“For people who aren’t vaccinated, in cases where the vaccine does not match the influenza strain of the season, or for high-risk patients who might need additional protection, Tamiflu can provide an added means of preventing influenza illness,” said Deborah Arrindell, M.D., J.D., Medical Director of Hoffmann-La Roche Inc. “Tamiflu is the first antiviral pill that can safely protect people exposed to influenza in the home or at work, on the bus, subway or in the supermarket.”
In clinical trials, the adverse events were qualitatively similar to those seen in treatment studies, despite the longer duration of treatment, and no clinically relevant differences in safety profile were seen in the elderly patients compared to the younger population. The most frequently reported adverse events were nausea, vomiting, diarrhea and headache.
Tamiflu, co-developed with Gilead Sciences of Foster City, California, is a systemic treatment for all common strains of influenza (types A & B). The medication targets one of the two major surface structures of the influenza virus, the neuraminidase protein. The neuraminidase site is virtually the same in all common strains of influenza. If neuraminidase is inhibited, the virus is not able to infect new cells.
In its first season of availability for treatment, Tamiflu has amassed more than 58 percent of the market share within the new class of antivirals called neuraminidase inhibitors, and garnered more than 30 percent of the overall influenza antiviral market.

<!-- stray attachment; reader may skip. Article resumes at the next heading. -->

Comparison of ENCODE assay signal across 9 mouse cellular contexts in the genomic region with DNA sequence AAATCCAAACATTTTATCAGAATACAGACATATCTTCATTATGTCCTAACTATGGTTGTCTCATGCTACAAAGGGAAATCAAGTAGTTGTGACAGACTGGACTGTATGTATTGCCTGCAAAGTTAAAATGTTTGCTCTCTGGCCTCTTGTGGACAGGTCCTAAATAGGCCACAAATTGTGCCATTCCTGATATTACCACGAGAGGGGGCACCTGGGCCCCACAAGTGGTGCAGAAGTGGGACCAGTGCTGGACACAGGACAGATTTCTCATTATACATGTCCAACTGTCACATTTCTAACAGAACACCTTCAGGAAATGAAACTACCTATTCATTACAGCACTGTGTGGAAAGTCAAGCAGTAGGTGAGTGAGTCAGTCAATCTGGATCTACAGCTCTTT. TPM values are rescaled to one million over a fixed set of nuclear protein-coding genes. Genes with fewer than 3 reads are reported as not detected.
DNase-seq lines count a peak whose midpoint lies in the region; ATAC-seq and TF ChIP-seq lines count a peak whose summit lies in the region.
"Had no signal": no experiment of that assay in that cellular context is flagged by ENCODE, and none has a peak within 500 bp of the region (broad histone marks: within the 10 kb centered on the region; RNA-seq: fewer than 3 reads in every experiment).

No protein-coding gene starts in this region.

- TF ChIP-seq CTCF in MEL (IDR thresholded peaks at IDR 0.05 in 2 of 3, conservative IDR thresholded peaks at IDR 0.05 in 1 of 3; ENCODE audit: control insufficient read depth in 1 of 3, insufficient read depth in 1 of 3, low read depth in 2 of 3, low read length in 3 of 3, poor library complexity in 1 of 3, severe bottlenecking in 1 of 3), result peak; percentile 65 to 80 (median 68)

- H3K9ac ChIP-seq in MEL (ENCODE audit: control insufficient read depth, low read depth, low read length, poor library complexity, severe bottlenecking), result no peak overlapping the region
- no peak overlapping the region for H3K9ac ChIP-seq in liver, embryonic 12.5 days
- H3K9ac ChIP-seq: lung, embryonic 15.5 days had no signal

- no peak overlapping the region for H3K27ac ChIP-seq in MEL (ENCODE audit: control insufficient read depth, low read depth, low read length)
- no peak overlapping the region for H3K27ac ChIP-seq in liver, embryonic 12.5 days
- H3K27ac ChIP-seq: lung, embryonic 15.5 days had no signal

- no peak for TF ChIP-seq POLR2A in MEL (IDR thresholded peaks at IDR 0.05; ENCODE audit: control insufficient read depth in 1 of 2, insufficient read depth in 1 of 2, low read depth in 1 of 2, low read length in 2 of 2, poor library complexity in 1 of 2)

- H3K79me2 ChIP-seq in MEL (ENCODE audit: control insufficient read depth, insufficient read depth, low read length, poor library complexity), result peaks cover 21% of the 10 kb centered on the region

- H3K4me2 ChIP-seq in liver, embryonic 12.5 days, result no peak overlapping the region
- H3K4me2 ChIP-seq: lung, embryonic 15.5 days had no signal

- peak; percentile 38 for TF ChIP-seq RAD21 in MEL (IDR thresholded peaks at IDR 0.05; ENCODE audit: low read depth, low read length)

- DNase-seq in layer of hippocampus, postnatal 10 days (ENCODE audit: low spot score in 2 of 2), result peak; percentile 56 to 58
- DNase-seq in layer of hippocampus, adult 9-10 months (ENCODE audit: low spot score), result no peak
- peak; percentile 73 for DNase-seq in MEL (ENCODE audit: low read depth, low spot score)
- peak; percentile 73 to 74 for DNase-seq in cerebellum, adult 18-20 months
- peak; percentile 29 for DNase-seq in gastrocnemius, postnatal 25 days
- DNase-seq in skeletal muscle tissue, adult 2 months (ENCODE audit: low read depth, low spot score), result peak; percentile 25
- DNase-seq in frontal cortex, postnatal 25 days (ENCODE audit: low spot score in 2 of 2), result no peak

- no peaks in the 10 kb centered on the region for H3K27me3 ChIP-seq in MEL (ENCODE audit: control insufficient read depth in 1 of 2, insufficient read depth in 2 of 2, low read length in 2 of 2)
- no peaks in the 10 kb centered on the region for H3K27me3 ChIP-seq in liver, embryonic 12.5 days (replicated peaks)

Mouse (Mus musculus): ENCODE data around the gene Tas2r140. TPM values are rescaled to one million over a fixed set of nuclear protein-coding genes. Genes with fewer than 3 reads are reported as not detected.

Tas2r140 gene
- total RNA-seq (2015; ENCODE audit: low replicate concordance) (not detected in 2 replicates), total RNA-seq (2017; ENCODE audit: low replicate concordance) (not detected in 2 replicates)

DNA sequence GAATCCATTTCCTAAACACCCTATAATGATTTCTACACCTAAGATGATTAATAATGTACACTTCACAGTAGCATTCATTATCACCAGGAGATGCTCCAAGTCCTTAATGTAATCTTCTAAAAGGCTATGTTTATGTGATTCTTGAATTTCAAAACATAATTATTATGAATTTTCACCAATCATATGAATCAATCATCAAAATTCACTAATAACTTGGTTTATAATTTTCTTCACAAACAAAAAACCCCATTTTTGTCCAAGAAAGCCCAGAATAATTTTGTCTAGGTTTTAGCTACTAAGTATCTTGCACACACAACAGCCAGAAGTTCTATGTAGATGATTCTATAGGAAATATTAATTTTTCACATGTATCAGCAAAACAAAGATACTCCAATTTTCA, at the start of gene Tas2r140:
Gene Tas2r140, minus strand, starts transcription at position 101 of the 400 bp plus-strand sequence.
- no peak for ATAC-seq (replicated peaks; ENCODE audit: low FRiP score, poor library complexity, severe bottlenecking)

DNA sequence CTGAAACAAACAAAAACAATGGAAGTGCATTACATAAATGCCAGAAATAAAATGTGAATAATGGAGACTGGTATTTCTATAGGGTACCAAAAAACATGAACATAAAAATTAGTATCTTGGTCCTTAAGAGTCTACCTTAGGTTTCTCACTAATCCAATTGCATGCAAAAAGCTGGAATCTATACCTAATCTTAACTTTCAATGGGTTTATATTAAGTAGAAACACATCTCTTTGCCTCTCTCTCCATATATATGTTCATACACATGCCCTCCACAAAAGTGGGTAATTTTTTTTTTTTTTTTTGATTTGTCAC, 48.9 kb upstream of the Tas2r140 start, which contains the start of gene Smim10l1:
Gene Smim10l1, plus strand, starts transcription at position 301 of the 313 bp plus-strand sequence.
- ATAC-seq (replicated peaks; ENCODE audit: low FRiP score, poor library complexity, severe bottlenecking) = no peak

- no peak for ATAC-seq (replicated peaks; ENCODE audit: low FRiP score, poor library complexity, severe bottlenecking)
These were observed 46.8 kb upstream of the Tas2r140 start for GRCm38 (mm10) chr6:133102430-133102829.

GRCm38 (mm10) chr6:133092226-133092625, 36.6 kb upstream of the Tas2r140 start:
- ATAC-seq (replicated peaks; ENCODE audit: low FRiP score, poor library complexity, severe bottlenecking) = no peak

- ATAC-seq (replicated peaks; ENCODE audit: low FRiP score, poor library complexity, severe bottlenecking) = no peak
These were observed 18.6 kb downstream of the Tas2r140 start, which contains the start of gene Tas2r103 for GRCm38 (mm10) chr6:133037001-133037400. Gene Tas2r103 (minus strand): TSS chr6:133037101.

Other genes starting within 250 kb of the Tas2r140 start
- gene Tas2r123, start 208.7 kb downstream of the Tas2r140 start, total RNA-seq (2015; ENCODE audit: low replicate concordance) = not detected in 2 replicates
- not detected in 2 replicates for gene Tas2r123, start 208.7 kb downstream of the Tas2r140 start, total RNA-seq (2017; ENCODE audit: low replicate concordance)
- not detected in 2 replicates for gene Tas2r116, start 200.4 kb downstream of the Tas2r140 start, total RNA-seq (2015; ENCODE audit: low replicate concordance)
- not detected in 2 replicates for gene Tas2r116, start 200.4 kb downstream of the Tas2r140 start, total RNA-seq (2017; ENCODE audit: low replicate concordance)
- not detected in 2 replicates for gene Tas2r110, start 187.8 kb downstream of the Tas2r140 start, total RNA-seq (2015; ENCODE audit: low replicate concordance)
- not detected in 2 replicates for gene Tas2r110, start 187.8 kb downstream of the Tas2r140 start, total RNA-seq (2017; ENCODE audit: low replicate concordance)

Each year, up to 40 million Americans develop the flu, resulting in an annual cost of $14.6 billion in physician visits, lost productivity and lost wages. In addition, nearly 300,000 people are hospitalized, and 20,000 to 40,000 die from influenza and its complications. The risks for hospitalization and death from influenza are higher among people ages 65 or older, and those people with underlying high-risk medical conditions.
About Hoffmann-La Roche and Gilead Sciences
Hoffmann-La Roche Inc. is a leading research-intensive pharmaceutical company that discovers, develops, manufactures and markets numerous important prescription drugs that improve, prolong and save the lives of patients with serious illnesses. Among the company’s areas of therapeutic interest are: Virology, including HIV/AIDS and hepatitis C; Infectious Diseases, including influenza; Cardiology; Neurology; Oncology; Transplantation; Dermatology; and Metabolic Diseases, including obesity and diabetes.
The company provides a wide range of medications in the United States through its marketing and sales subsidiary, Roche Laboratories Inc. Headquartered in Nutley, N.J., both companies are members of the Basel, Switzerland-based Roche Group, a global leader in health care with principal businesses in pharmaceuticals, diagnostics, vitamins, and fragrances and flavors. For more information on Roche Pharmaceuticals in the United States, visit the company’s web site at: http://www.rocheusa.com.
Gilead Sciences, Inc., headquartered in Foster City, CA, is an independent biopharmaceutical company that seeks to provide accelerated solutions for patients and the people who care for them. Gilead discovers, develops, manufactures and commercializes proprietary therapeutics for challenging infectious diseases (viral, fungal and bacterial infections) and cancer. Gilead maintains research, development or manufacturing facilities in Foster City, CA; Boulder, CO; San Dimas, CA; Cambridge, UK and Dublin, Ireland and sales and marketing organizations in the United States, Europe and Australia. For more information about Gilead, please visit www.gilead.com.